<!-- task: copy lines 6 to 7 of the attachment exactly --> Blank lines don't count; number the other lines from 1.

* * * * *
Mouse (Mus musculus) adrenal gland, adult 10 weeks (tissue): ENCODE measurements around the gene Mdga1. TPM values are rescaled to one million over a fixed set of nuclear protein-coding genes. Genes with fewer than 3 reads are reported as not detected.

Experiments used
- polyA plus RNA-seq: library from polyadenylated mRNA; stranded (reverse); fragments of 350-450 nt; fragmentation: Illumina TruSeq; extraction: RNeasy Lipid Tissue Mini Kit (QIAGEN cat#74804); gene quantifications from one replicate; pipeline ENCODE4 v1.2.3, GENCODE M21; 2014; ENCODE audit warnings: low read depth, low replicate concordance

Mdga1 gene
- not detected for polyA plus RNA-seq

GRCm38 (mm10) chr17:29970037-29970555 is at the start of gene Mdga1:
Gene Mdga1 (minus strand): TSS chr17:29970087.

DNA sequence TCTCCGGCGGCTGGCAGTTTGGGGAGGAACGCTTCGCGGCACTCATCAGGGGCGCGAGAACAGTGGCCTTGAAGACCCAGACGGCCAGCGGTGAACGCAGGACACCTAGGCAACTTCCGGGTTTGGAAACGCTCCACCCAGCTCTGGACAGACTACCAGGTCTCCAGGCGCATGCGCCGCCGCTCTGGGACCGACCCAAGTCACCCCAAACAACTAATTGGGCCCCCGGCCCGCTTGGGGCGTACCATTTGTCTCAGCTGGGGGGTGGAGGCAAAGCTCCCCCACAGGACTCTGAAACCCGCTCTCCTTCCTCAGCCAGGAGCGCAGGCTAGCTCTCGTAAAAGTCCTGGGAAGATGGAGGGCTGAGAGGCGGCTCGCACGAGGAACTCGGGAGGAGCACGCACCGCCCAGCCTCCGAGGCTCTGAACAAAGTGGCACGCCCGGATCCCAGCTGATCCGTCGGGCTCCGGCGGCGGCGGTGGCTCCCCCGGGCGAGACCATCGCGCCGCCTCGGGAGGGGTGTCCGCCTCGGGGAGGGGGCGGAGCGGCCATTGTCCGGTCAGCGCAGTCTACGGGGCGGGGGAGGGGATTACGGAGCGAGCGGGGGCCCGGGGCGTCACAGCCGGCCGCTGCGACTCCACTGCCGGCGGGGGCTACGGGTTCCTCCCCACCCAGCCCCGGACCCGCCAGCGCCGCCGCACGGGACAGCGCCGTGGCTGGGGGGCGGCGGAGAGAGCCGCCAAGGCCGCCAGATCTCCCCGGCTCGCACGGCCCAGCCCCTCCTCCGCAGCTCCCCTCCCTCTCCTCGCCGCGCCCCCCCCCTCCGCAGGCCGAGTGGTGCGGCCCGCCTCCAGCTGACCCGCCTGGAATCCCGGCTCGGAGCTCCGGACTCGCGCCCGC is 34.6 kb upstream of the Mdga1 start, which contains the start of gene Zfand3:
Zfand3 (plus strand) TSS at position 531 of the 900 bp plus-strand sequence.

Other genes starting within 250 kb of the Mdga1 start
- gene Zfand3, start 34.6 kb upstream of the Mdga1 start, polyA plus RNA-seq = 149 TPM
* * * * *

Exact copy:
GRCm38 (mm10) chr17:29970037-29970555 is at the start of gene Mdga1:
Gene Mdga1 (minus strand): TSS chr17:29970087.